West Hollywood, a city that has been in the news for the meth-related deaths in Ed Buck’s apartment and whose gay population struggles with drug addiction, is now home to a “Breaking Bad” pop-up restaurant.
The restaurant, “The Breaking Bad Experience,” is located at 7100 Santa Monica Blvd. east of Formosa. It is a promotion for “El Camino: A Breaking Bad Movie,” a newly released film that is an epilogue to the “Breaking Bad” television series. That series tells the story of Walter White, a high school science teacher who begins to manufacture and market methamphetamine, a highly addictive and dangerous drug.
“You don’t have to build your own meth lab to go full Walter White,” says a story about the opening in TimeOut Los Angeles. “This month, the team that brought us pop-up restaurants inspired by Good Burger, Saved by the Bell and 90210 is launching a temporary restaurant and bar that dives into the world of everyone’s favorite chemistry teacher turned drug kingpin.”
The menu will feature Heisenberg sliders, a reference to the name that White adopts when he tries to go undercover. The servers will be wearing hazmat suits, a nod to the fact that manufacturing meth is a highly dangerous activity. And an RV like the one in which White lived and manufactured meth will be wrapped around an inside wall.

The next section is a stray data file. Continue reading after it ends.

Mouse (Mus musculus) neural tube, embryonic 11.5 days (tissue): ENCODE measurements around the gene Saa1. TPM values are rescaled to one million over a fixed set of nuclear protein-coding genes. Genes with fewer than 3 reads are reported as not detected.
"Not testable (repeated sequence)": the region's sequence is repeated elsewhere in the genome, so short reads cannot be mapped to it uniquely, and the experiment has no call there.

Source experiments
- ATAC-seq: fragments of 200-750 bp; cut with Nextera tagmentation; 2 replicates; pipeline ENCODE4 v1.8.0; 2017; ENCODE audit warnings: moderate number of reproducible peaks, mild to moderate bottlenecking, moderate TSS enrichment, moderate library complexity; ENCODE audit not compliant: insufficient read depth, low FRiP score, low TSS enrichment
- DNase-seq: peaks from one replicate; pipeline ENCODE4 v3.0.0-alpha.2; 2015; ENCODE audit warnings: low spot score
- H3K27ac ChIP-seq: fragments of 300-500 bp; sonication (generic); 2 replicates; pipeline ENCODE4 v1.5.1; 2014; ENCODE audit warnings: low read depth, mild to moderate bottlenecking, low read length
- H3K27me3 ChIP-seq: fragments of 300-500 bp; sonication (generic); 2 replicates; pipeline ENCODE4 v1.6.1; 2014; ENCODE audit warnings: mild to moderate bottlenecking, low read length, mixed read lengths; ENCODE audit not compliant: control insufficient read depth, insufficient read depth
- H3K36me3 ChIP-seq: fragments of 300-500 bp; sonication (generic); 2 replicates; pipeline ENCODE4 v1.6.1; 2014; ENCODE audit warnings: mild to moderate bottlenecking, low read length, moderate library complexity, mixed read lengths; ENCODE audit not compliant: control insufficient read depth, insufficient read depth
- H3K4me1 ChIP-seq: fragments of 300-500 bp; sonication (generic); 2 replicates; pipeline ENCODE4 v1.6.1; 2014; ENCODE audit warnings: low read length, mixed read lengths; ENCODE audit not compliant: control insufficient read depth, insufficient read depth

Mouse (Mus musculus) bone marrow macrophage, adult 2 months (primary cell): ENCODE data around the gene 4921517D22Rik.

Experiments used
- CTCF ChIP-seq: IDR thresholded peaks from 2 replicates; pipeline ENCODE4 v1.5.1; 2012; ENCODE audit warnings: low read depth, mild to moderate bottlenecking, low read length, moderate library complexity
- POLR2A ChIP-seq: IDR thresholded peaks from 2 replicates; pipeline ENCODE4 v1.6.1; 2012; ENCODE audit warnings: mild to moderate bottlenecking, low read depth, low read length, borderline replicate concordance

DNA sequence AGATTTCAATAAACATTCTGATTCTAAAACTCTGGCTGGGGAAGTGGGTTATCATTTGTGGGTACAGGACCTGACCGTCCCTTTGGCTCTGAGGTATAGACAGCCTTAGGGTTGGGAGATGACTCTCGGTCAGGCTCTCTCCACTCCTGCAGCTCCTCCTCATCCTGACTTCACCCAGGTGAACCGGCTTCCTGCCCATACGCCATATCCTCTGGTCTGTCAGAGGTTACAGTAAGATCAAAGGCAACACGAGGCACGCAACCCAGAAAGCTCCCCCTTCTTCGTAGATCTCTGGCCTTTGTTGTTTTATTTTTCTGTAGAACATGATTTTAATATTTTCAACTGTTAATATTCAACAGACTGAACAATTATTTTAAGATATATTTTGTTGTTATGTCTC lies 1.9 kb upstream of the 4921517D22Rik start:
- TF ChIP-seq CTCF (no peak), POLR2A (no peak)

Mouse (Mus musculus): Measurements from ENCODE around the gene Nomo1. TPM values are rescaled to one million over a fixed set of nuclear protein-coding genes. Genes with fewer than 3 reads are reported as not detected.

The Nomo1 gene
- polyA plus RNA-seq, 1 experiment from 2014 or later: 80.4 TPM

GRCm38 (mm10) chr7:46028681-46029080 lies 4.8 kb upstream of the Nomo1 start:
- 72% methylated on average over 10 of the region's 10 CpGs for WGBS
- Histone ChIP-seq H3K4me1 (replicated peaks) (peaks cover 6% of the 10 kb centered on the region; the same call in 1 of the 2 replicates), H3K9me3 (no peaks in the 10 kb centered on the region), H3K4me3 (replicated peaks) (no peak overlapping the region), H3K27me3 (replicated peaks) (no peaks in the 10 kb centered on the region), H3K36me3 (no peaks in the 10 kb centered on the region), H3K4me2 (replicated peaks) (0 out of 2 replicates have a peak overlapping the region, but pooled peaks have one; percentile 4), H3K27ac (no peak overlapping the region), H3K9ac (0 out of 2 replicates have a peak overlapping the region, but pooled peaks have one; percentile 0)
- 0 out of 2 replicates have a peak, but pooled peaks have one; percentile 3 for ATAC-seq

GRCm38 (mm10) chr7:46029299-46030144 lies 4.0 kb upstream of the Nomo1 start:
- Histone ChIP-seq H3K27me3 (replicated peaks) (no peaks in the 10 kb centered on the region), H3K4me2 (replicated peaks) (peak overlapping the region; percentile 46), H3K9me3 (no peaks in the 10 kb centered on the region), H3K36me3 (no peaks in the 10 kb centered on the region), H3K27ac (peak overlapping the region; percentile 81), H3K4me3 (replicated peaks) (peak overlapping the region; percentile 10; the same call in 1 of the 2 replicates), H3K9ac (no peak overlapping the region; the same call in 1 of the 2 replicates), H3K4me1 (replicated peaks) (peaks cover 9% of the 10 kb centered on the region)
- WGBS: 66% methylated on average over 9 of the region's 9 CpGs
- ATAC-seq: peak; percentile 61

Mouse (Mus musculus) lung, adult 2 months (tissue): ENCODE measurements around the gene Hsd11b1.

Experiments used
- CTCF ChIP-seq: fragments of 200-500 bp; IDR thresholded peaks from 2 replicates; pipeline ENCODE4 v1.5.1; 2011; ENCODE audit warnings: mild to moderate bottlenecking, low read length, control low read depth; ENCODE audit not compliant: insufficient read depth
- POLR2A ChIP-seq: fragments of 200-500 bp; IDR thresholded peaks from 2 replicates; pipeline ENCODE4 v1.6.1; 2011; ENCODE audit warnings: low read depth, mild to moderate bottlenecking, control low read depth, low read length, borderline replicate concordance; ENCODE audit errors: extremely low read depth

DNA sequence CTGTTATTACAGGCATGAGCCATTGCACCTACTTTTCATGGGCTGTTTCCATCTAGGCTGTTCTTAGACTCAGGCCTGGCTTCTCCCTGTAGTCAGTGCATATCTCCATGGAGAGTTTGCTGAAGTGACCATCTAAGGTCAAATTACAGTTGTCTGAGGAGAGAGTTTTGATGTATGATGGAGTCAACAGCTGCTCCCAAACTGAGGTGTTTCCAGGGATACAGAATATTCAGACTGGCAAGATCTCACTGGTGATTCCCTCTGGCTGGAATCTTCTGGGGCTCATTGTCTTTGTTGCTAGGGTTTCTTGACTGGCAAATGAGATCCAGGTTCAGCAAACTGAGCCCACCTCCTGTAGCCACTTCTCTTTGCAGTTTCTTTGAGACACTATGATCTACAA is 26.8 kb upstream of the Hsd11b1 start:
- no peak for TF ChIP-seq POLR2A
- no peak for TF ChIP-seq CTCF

“It’s exciting to be able to give the folks who supported the show for all these years the chance to experience Walt’s world firsthand,” Breaking Bad creator, Vince Gilligan, said in a news release.
Jimmy Palmieri, founder of the Tweaker’s Project, an organization that provides help to those struggling with addiction, was critical of the pop-up. “Because of the struggles, deaths, and lives ruined from meth in this city, I find this to be tasteless and inappropriate. Good luck to them. I wonder if they will be donating the proceeds from this venture to our providers that try to heal the bodies and minds destroyed by meth.”
The restaurant will be open Tuesdays through Sundays from 4 to 10 p.m. requires pre-paid reservations, which can be made on its website. The website features streaming images of smoke that would be familiar to those who have tried to cook chemicals into methamphetamine. The reservation costs $30, which gets one a chair at a table for 90 minutes plus a drink and one item from the menu.